The same options are also available and work the same in the Notes app.
On an iPhone, you will have to add these annotations with your finger or a third party capacitive stylus. With an iPad Pro, you can also use the Apple Pencil, which works great for this purpose. Regardless of what you use, it is very easy to add whatever drawing-based additions that you need with the tools provided.
There is a “+” sign on the bottom right of the screen that also gives you access to several additional features.
These allow you to insert a text box that is fully editable, a box for your signature for forms that need to be signed, or an adjustable magnifier. At the bottom of the list, you get options to insert shapes, which include a rectangle, circle, quote balloon, and arrow/line. All of these shapes have basic adjustments for both color and thickness.
Just as with the drawing options, these are all very easy to use. One thing to note about these items if you are using the Apple Pencil is that you will need to use your finger to move these elements around after adding them. The Pencil only draws lines or highlights. Use two fingers to navigate the page (one finger will still draw a line, even if you are using a Pencil) and use one finger to select a text box or shape move it into place.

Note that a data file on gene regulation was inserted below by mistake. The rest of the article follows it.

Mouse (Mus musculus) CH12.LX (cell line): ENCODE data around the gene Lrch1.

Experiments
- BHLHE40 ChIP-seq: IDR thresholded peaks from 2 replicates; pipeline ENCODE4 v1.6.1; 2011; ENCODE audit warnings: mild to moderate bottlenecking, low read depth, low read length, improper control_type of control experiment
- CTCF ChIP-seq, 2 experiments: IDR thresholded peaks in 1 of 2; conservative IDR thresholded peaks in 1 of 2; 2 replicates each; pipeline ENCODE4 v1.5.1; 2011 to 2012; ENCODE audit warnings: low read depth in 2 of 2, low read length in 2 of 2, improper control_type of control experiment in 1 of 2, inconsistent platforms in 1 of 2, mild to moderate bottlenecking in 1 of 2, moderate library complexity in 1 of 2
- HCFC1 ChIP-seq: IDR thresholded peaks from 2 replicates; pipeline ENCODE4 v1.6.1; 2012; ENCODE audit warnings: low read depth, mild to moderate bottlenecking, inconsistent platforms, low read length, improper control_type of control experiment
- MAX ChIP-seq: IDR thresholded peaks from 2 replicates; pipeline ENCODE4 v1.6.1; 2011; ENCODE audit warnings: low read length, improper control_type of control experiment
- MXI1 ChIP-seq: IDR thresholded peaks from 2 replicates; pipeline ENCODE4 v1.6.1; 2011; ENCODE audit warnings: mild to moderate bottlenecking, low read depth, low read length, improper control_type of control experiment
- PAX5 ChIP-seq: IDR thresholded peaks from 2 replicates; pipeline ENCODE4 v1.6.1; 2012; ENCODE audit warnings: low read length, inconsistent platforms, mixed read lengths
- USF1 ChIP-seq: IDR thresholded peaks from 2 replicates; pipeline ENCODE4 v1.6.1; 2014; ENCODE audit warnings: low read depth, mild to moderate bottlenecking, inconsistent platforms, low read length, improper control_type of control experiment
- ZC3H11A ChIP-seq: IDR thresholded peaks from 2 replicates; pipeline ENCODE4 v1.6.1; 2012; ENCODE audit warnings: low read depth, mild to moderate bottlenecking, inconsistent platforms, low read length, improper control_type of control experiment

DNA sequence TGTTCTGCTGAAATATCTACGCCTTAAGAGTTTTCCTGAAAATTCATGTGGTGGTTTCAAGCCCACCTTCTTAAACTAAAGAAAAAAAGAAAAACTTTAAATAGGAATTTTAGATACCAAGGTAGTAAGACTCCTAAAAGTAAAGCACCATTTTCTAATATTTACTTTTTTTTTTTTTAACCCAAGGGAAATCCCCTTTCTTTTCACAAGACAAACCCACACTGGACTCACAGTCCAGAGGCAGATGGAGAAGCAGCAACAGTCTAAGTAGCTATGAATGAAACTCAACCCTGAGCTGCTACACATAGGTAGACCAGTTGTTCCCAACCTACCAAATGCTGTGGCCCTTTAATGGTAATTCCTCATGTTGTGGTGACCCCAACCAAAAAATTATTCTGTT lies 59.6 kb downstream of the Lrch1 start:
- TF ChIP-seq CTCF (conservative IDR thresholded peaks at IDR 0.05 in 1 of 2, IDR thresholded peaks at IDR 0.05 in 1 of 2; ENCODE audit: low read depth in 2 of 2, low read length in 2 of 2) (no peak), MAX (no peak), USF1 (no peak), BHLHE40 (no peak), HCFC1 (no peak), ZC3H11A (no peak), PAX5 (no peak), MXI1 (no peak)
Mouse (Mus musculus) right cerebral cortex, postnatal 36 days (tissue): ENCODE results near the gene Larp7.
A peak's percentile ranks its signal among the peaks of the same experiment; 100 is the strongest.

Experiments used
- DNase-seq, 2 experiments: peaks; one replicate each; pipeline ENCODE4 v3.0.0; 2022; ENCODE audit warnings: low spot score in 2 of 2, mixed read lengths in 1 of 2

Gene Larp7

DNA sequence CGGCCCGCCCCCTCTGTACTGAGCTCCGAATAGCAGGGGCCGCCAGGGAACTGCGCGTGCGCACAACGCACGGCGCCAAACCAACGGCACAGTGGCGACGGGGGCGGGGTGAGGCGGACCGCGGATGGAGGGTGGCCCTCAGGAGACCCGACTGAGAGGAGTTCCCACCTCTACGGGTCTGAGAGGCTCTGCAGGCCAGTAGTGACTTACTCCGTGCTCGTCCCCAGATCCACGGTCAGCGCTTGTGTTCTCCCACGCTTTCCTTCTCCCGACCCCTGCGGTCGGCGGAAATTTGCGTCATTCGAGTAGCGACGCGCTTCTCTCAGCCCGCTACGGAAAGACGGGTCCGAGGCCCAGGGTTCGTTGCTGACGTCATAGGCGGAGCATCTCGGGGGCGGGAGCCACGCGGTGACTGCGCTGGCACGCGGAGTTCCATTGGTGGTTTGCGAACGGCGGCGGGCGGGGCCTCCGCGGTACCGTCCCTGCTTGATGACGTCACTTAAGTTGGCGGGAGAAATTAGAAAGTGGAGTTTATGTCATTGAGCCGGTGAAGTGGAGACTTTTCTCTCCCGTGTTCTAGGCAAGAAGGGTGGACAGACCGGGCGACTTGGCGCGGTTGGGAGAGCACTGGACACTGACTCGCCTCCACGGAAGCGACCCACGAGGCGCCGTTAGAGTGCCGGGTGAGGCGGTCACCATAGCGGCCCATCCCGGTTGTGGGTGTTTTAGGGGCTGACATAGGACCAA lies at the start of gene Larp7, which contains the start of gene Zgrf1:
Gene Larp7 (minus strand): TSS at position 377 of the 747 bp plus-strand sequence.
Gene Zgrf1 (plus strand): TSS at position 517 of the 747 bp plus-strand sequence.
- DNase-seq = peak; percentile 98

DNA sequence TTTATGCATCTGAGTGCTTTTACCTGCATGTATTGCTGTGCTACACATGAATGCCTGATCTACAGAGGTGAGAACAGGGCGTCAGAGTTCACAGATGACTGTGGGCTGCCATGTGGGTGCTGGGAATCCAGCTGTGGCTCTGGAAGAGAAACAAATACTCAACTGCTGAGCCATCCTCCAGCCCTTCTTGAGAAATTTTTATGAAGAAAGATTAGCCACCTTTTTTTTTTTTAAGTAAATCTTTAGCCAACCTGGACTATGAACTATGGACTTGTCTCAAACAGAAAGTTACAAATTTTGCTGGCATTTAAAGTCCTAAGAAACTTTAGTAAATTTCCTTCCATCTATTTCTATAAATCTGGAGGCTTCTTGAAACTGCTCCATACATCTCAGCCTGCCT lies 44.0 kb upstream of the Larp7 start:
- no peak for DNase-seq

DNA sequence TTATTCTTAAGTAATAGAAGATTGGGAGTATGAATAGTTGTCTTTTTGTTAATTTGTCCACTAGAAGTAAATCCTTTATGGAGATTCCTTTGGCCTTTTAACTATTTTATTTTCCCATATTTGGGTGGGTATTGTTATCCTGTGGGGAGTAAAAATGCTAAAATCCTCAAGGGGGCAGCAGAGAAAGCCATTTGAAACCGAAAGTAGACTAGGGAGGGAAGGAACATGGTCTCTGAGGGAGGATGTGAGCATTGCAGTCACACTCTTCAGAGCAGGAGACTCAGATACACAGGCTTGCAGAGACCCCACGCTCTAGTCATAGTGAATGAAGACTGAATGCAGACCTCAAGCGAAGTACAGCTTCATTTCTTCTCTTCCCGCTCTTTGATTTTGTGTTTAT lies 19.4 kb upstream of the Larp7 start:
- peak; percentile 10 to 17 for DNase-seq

Once you are finished marking up your document, tap the “Done” button at the upper left corner of the screen.
As with the Screenshot editor, you have the option to delete the document if you change your mind. If you want to proceed, select Save File To…, and you will be presented with location options.
As you can see, these options are based around the new Files app in iOS 11. Whatever cloud-based file sharing services you have apps installed for that integrate with the Files app (most of the major ones do at this point) will show up as options here, as well as storing locally on your device.
Once the file is saved, any other device that has access to that service can also access it. You can also email the file directly from the Files app, but you will have to go find it. Once the PDF is saved, you are returned to where you were in either Safari or Notes.
Once you locate your PDF in Files, you can either tap and hold on it to get options, and then select “Share,” or tap the file to open it, and tap the Share Icon at the top of the screen.
Either select the iOS Mail app, or your Email app of choice elsewhere in the list, and you can send this document out for review. However, using iOS Mail gives you some extended editing and collaboration options, as you will see below.